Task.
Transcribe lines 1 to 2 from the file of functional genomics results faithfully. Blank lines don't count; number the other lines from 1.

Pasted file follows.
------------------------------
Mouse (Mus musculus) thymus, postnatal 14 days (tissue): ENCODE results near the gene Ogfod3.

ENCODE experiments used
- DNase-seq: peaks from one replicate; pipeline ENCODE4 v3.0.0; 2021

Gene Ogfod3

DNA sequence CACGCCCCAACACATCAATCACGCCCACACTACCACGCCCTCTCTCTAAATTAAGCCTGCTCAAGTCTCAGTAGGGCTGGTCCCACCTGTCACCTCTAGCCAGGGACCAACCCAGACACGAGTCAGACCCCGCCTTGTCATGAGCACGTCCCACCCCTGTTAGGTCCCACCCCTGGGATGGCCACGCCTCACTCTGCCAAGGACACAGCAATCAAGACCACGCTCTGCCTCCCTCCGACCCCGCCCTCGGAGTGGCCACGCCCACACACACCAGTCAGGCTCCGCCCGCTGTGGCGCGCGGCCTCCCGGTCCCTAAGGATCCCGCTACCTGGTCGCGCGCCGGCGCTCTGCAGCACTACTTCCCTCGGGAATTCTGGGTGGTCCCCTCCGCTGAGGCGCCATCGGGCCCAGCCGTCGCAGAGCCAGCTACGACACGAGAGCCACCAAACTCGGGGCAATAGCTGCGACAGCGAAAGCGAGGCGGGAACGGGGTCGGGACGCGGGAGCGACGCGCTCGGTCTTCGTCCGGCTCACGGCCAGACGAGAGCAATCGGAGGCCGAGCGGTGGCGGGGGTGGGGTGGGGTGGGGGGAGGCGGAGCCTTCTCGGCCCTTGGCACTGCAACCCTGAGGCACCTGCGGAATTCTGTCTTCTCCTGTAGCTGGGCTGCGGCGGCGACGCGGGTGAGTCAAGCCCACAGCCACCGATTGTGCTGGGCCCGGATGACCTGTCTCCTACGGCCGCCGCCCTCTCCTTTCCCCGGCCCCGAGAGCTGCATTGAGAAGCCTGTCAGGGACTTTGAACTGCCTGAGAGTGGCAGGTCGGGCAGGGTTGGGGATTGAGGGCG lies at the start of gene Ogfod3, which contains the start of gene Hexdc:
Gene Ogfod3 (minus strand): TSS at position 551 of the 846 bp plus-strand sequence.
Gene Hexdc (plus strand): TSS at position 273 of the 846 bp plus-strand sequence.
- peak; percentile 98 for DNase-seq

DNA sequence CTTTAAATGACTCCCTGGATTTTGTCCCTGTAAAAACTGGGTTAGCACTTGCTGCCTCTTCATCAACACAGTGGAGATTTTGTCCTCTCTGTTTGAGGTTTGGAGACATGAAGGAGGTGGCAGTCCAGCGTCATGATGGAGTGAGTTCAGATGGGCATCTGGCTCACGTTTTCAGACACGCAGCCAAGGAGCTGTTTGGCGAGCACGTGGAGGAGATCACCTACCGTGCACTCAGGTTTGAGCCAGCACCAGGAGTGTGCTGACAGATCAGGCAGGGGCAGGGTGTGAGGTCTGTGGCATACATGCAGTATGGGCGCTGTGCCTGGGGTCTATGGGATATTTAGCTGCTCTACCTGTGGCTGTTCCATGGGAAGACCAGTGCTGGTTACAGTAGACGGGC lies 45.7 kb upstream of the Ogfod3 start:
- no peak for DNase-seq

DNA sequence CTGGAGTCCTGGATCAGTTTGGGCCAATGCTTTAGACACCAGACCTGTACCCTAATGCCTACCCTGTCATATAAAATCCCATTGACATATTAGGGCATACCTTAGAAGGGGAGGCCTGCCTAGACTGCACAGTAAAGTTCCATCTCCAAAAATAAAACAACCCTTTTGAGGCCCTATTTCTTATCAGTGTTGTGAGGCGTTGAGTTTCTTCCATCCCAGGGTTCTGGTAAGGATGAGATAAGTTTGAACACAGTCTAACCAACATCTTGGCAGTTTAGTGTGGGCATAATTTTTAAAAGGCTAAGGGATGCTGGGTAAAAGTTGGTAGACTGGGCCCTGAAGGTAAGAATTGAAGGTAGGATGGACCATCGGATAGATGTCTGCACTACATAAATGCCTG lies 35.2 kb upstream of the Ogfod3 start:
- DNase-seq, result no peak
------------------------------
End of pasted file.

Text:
Mouse (Mus musculus) thymus, postnatal 14 days (tissue): ENCODE results near the gene Ogfod3.

ENCODE experiments used